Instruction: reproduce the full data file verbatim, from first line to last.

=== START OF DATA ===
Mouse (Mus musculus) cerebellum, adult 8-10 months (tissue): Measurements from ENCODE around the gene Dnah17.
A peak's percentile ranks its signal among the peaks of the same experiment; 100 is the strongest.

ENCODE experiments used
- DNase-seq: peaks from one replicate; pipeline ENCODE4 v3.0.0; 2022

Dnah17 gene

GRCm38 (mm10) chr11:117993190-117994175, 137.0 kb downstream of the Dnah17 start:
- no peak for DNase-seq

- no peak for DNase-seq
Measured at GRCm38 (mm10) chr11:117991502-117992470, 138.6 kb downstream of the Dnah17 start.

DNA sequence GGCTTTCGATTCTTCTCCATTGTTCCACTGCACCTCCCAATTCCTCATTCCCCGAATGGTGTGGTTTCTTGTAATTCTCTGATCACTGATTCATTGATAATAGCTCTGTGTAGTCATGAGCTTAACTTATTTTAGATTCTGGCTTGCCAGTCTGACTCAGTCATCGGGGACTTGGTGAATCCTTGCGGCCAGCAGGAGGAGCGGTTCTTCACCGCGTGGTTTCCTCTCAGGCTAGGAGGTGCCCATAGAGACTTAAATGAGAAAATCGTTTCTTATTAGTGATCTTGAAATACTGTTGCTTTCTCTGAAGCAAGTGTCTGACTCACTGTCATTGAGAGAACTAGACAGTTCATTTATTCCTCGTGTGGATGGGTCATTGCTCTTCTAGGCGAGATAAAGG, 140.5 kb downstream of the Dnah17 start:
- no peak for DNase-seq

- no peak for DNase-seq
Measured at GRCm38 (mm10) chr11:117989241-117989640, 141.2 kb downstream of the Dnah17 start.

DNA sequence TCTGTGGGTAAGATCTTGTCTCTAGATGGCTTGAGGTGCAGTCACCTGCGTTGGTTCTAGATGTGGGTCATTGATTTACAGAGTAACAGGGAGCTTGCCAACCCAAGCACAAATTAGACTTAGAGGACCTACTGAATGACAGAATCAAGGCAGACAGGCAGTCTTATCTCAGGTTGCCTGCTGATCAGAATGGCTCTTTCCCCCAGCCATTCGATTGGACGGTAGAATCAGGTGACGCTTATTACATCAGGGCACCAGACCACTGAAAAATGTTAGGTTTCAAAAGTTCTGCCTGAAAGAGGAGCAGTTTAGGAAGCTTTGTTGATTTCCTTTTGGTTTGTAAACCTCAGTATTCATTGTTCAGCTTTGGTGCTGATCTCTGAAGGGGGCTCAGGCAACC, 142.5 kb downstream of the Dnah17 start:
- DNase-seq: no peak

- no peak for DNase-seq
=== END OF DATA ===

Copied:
Mouse (Mus musculus) cerebellum, adult 8-10 months (tissue): Measurements from ENCODE around the gene Dnah17.
A peak's percentile ranks its signal among the peaks of the same experiment; 100 is the strongest.

ENCODE experiments used
- DNase-seq: peaks from one replicate; pipeline ENCODE4 v3.0.0; 2022

Dnah17 gene

GRCm38 (mm10) chr11:117993190-117994175, 137.0 kb downstream of the Dnah17 start:
- no peak for DNase-seq

- no peak for DNase-seq
Measured at GRCm38 (mm10) chr11:117991502-117992470, 138.6 kb downstream of the Dnah17 start.

DNA sequence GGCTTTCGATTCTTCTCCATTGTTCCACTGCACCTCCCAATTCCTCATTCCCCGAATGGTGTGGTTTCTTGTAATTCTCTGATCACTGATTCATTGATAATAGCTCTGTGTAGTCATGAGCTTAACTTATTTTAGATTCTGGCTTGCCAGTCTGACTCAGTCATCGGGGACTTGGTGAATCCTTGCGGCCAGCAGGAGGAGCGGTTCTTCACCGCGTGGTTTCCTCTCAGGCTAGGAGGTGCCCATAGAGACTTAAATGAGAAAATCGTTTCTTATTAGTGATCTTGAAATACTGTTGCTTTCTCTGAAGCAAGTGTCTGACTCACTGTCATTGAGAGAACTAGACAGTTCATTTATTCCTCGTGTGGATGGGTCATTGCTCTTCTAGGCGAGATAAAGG, 140.5 kb downstream of the Dnah17 start:
- no peak for DNase-seq

- no peak for DNase-seq
Measured at GRCm38 (mm10) chr11:117989241-117989640, 141.2 kb downstream of the Dnah17 start.

DNA sequence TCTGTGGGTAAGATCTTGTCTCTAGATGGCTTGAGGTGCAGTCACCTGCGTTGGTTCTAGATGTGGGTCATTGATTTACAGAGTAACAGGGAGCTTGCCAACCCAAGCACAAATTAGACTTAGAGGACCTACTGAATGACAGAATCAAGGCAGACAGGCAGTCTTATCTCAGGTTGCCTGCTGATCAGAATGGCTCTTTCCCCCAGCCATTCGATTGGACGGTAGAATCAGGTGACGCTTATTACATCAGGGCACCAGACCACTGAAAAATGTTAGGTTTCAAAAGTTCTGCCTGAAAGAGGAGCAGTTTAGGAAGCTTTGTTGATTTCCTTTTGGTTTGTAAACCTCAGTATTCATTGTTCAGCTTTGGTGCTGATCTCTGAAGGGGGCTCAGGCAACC, 142.5 kb downstream of the Dnah17 start:
- DNase-seq: no peak

- no peak for DNase-seq